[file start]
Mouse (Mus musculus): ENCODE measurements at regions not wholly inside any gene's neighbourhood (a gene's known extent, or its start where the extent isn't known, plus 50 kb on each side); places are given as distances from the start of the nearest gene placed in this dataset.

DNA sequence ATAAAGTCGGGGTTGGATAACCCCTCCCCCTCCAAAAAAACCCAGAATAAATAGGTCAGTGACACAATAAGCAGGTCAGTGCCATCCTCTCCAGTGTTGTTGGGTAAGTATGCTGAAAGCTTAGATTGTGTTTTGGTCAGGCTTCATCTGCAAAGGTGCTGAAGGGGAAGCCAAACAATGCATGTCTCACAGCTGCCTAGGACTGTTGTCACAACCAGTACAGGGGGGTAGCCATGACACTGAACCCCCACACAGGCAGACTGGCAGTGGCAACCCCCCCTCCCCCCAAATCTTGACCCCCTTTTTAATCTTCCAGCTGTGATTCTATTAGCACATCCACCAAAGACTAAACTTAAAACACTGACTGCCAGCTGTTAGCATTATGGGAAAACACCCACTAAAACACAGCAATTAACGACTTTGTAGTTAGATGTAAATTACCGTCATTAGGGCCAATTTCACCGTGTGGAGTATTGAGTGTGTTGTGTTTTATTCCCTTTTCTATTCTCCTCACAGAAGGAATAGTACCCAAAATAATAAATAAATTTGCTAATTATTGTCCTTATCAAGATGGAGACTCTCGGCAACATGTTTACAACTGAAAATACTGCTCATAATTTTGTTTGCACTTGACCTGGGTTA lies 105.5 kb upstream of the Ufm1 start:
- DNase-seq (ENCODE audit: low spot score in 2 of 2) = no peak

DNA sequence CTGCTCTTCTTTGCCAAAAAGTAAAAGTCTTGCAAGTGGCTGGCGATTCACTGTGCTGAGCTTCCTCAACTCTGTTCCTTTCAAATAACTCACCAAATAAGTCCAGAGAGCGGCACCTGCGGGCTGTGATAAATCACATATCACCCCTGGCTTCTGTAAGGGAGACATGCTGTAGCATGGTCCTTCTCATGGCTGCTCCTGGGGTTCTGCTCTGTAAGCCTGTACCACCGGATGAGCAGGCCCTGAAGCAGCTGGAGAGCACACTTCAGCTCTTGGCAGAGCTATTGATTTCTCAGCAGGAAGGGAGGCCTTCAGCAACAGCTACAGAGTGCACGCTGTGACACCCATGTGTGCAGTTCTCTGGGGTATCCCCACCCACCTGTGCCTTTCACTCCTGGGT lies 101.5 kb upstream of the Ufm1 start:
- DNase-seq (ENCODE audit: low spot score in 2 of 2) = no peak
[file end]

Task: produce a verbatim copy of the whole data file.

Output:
Mouse (Mus musculus): ENCODE measurements at regions not wholly inside any gene's neighbourhood (a gene's known extent, or its start where the extent isn't known, plus 50 kb on each side); places are given as distances from the start of the nearest gene placed in this dataset.

DNA sequence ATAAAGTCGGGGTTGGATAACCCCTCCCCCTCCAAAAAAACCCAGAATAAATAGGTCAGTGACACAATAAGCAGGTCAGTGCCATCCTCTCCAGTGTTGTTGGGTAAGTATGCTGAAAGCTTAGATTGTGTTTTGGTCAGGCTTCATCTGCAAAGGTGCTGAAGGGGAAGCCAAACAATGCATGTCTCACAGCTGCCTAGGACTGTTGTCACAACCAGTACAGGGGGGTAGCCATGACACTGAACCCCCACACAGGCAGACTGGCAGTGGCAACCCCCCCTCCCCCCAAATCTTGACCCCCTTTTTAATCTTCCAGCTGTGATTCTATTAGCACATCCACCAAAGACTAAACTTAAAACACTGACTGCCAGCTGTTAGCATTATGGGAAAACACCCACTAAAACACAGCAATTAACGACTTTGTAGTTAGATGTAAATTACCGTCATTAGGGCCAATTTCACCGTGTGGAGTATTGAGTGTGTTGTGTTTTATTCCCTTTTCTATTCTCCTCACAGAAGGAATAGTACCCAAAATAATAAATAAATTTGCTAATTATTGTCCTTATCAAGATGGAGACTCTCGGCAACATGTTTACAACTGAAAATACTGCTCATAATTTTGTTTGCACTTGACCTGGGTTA lies 105.5 kb upstream of the Ufm1 start:
- DNase-seq (ENCODE audit: low spot score in 2 of 2) = no peak

DNA sequence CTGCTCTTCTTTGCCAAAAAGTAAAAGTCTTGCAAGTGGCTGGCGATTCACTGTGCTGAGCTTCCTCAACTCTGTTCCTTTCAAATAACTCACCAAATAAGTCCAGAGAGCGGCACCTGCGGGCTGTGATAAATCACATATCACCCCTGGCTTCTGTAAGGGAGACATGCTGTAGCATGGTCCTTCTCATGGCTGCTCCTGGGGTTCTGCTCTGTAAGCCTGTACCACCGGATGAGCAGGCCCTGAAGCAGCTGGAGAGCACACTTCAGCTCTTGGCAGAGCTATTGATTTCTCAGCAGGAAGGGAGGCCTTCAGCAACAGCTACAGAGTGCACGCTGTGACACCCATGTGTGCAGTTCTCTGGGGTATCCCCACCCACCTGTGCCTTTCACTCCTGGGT lies 101.5 kb upstream of the Ufm1 start:
- DNase-seq (ENCODE audit: low spot score in 2 of 2) = no peak